The drone industry is fast-growing and fast-evolving, with new market and production goals reached every year. That’s why we’ve sourced a comprehensive list of industry facts and statistics to keep you informed.
When we discuss drones, we believe the Internet of Things Agenda said it best with the following description:
“A drone, in technological terms, is an unmanned aircraft. … Essentially, a drone is a flying robot that can be remotely controlled or fly autonomously through software-controlled flight plans in their embedded systems, working in conjunction with onboard sensors and GPS.”
There are varying definitions out there surrounding the idea of unmanned aerial vehicles (UAV) because of the vast array of drone types, but for the purpose of this article, we’ll follow the understanding listed above.
Now it’s time to talk statistics.
We’ll cover a brief history of drones for those new to the industry, then explore the industry’s current market, leading manufacturers, applications, laws, and what we can expect in a future outlook!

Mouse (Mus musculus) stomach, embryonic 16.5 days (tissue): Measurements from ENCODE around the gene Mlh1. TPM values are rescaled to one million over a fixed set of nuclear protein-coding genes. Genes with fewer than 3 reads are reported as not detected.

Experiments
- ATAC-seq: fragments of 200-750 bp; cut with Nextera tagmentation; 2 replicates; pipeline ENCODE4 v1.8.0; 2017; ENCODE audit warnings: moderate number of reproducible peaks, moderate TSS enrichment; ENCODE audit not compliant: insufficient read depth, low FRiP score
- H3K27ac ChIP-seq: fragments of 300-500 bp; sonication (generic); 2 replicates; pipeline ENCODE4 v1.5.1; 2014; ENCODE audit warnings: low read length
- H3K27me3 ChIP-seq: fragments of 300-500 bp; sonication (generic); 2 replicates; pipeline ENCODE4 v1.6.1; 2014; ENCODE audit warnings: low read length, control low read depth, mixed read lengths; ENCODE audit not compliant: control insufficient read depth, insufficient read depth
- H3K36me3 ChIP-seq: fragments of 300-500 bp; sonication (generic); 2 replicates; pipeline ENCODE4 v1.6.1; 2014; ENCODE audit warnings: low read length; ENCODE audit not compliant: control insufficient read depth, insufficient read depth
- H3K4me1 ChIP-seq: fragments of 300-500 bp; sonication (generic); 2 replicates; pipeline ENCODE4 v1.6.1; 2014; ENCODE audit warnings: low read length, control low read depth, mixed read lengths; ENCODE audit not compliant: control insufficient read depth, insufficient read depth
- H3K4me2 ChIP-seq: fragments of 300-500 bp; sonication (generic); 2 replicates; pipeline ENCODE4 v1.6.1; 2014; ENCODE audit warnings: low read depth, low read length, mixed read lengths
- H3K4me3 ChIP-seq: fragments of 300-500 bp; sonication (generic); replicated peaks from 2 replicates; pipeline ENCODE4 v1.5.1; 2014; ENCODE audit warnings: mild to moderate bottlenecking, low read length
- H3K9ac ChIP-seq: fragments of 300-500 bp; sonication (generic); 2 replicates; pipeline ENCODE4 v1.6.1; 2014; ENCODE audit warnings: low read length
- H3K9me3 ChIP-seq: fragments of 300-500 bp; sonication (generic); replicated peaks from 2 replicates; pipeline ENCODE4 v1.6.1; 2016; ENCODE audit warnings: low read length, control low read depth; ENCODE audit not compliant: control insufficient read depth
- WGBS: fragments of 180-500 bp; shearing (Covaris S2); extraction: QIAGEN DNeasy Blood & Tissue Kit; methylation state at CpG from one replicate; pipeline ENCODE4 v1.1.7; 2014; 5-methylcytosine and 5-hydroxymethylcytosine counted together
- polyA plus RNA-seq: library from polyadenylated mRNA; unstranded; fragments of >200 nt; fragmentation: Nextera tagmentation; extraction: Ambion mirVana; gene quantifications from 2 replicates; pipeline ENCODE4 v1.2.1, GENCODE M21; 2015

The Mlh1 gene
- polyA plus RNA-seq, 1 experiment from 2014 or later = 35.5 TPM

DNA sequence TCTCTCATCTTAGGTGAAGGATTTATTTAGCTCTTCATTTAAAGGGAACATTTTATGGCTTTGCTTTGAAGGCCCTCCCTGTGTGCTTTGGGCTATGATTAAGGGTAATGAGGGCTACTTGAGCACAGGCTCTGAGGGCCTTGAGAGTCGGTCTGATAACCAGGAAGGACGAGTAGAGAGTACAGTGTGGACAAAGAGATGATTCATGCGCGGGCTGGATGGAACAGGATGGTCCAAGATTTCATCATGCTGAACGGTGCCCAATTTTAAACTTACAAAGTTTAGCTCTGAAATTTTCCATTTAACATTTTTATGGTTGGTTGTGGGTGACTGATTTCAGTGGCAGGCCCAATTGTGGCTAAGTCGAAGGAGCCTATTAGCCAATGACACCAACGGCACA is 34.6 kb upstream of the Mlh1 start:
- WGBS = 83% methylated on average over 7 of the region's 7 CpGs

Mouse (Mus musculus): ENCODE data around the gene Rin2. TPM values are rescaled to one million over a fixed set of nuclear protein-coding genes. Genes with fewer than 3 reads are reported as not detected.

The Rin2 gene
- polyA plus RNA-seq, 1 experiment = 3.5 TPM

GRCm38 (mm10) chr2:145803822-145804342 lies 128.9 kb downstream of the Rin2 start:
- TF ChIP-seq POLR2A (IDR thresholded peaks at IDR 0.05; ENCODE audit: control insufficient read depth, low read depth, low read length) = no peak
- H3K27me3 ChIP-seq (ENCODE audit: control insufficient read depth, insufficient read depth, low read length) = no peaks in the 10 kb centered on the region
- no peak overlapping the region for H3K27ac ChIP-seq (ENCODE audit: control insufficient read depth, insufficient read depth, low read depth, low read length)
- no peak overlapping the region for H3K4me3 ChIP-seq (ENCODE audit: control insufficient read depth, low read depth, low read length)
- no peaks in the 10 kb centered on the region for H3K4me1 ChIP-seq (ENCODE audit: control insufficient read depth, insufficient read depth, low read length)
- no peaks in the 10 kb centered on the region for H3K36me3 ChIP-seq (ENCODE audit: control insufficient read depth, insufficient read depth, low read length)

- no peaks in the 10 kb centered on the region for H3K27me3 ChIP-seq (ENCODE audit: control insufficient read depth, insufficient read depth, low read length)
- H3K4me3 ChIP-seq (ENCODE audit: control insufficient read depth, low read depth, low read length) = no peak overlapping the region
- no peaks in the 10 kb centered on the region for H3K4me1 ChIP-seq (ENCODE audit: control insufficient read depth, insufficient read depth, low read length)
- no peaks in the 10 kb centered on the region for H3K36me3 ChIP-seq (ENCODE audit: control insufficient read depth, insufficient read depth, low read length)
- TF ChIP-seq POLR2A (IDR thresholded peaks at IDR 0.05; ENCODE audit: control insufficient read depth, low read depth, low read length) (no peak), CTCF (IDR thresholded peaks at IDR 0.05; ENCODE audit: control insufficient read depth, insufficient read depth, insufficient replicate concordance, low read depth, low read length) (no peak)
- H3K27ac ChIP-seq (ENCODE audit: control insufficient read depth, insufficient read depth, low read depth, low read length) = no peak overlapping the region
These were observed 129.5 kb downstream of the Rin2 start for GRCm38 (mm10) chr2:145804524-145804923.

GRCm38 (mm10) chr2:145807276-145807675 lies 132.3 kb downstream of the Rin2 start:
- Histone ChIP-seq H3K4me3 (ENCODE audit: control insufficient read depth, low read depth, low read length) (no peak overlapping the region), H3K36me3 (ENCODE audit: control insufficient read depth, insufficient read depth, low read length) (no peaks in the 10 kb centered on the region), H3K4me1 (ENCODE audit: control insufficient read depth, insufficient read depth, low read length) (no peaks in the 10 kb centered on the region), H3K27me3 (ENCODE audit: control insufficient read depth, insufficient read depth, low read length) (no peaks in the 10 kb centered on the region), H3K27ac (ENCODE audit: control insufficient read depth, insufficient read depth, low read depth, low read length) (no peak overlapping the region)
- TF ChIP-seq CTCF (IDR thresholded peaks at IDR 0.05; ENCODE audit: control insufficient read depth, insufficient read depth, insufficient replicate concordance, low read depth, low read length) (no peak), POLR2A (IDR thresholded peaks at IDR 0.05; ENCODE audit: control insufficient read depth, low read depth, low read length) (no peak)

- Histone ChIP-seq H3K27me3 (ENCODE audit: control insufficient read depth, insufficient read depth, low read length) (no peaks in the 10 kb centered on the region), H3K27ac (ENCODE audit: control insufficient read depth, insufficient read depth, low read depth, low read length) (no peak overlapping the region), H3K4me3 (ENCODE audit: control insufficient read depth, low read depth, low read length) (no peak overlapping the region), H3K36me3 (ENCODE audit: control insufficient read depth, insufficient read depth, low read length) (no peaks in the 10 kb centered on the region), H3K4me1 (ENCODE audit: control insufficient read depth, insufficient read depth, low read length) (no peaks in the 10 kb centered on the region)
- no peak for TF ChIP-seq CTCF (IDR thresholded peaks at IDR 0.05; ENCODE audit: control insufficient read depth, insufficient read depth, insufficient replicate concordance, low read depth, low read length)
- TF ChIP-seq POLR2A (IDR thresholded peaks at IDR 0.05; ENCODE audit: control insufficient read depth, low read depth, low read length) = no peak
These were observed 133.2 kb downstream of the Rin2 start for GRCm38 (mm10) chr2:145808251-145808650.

A Brief History of Drones
The drone industry’s history is an interesting and long one, laced with innovative military weaponry and the first UAV recorded almost 200 years ago. Since then, it’s become a multibillion-dollar industry no longer kept solely for government use and flourishing as a commercial success.
Here is a quick overview of some historical high points for the drone industry.
- The first unmanned aerial vehicles date back all the way to 1849 when Austria attacked Venice using unmanned hot air balloons.
- The modern-day drone was first experimented with in 1918, during the First World War, when the U.K. and U.S. built the Kettering Bug.
- The famous Predator Drone was released in 2000 and used in Afghanistan to launch missiles and search for Osama Bin Laden.
- In 2016, the Federal Aviation Administration (FAA) enacted hundreds of new exemptions that allowed companies to operate drones in the U.S. under the FAA Part 107. This pushed the commercial drone market into the success we see today.
- At the end of 2018, there were 900,000 FAA registered drones, however, by December 2019 there were 1,500,617 drones registered and 1,085,392 of them were for recreational use.
The Current State of the Industry
There are a couple of ways to measure the current drone industry.